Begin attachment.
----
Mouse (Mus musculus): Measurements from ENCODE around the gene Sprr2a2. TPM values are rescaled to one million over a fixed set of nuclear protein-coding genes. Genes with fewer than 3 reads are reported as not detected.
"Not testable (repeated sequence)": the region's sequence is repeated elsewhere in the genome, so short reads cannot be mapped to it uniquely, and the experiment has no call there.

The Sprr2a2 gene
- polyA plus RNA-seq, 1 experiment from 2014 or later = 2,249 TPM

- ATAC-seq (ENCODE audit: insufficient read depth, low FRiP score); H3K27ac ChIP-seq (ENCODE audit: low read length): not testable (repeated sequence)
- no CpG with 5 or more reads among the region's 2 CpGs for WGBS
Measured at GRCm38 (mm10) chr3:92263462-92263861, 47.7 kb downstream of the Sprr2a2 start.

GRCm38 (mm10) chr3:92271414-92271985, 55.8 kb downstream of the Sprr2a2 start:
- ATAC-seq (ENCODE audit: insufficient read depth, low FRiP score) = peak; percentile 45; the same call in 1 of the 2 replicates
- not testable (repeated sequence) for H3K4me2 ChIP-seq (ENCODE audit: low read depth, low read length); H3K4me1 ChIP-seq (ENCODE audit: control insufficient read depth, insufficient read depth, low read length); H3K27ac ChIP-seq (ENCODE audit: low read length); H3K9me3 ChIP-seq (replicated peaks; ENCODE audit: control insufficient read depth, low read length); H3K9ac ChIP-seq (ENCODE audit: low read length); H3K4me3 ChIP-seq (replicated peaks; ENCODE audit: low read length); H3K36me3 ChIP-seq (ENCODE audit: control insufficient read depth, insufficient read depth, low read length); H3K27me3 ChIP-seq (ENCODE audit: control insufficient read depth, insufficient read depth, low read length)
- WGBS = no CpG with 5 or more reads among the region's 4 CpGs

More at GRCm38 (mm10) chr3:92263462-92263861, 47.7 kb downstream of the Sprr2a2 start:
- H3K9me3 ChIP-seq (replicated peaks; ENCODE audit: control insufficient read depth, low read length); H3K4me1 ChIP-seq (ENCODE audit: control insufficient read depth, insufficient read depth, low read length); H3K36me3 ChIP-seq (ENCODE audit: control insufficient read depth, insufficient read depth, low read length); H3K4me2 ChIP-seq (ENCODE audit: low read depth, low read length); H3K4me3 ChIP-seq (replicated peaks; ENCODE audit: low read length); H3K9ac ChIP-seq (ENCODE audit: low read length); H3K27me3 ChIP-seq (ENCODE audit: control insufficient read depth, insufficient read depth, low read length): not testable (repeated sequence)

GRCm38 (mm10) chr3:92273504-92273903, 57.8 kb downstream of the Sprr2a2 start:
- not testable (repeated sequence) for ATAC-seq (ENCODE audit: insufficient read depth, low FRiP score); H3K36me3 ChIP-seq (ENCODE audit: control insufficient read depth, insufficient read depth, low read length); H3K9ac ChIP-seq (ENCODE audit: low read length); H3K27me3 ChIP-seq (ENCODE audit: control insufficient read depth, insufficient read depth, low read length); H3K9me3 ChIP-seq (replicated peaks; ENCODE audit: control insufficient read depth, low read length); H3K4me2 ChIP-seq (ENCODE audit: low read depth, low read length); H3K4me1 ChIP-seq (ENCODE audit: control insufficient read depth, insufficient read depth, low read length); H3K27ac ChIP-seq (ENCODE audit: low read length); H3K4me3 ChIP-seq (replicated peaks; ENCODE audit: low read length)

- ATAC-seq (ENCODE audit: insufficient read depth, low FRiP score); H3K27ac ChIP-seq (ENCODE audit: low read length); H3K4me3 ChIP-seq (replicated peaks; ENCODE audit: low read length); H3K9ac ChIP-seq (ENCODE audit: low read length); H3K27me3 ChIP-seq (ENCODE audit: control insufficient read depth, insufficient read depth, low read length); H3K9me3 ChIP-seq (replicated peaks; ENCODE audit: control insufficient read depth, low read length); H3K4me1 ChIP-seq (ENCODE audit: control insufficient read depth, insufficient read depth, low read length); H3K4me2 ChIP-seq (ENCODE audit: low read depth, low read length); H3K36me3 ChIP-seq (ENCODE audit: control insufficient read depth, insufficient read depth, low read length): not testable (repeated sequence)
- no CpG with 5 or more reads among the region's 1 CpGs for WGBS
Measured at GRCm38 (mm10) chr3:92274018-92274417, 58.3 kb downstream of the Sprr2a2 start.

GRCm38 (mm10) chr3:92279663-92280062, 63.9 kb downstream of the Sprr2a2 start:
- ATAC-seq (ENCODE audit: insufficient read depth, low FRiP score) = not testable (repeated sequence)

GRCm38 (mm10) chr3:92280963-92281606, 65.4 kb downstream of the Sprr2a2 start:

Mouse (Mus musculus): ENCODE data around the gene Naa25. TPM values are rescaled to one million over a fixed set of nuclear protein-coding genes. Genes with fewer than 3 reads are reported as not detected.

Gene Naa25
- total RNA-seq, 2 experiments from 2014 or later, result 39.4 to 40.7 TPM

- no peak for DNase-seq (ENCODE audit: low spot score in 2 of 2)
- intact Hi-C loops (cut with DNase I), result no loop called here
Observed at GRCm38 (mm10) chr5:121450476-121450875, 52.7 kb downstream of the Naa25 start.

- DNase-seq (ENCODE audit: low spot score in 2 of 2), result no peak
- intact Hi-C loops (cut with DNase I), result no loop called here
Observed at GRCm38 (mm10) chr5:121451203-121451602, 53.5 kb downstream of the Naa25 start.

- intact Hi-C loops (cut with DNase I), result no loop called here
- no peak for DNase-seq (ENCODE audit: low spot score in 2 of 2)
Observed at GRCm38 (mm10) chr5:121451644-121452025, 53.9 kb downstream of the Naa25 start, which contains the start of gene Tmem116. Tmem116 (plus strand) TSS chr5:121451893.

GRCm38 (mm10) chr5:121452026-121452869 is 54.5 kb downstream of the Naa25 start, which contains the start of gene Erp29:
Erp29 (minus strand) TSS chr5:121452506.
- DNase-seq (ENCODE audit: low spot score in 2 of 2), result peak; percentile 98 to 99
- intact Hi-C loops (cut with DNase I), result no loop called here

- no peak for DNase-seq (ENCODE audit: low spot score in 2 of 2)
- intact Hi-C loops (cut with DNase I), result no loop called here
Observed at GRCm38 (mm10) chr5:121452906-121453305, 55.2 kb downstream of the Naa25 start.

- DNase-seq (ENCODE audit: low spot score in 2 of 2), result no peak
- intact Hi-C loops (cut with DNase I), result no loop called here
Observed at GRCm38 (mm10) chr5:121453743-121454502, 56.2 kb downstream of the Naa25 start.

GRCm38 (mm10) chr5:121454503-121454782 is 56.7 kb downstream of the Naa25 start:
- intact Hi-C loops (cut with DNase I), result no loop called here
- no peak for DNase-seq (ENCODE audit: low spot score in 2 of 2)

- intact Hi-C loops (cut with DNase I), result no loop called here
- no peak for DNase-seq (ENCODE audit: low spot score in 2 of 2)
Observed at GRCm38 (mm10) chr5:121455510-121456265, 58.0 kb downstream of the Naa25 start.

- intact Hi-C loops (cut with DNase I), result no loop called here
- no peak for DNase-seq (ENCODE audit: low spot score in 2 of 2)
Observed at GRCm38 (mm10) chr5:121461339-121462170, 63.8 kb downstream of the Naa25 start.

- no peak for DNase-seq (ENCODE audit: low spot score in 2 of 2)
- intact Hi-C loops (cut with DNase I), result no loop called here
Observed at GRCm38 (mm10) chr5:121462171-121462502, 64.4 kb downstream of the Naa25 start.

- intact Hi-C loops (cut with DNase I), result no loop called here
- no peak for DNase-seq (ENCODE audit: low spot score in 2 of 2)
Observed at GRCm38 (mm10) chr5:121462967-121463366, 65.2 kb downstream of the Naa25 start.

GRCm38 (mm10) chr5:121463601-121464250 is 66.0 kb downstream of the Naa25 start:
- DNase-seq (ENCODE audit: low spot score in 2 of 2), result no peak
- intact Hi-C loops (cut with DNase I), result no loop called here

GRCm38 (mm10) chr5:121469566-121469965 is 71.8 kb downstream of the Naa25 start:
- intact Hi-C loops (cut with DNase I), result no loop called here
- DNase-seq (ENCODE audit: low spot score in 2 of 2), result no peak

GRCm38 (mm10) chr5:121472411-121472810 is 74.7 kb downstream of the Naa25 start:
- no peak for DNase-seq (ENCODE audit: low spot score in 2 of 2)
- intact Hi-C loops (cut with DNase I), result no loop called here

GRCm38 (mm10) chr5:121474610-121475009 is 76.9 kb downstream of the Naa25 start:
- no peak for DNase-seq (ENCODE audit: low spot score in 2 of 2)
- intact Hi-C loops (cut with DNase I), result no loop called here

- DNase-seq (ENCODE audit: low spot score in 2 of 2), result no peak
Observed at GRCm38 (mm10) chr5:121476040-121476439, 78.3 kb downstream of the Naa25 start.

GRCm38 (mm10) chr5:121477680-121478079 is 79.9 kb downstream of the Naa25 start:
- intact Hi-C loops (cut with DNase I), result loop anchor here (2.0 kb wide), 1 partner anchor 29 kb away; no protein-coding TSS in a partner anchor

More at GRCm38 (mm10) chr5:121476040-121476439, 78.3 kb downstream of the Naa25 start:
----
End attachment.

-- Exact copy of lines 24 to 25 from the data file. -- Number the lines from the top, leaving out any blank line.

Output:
- total RNA-seq, 2 experiments from 2014 or later, result 39.4 to 40.7 TPM

- no peak for DNase-seq (ENCODE audit: low spot score in 2 of 2)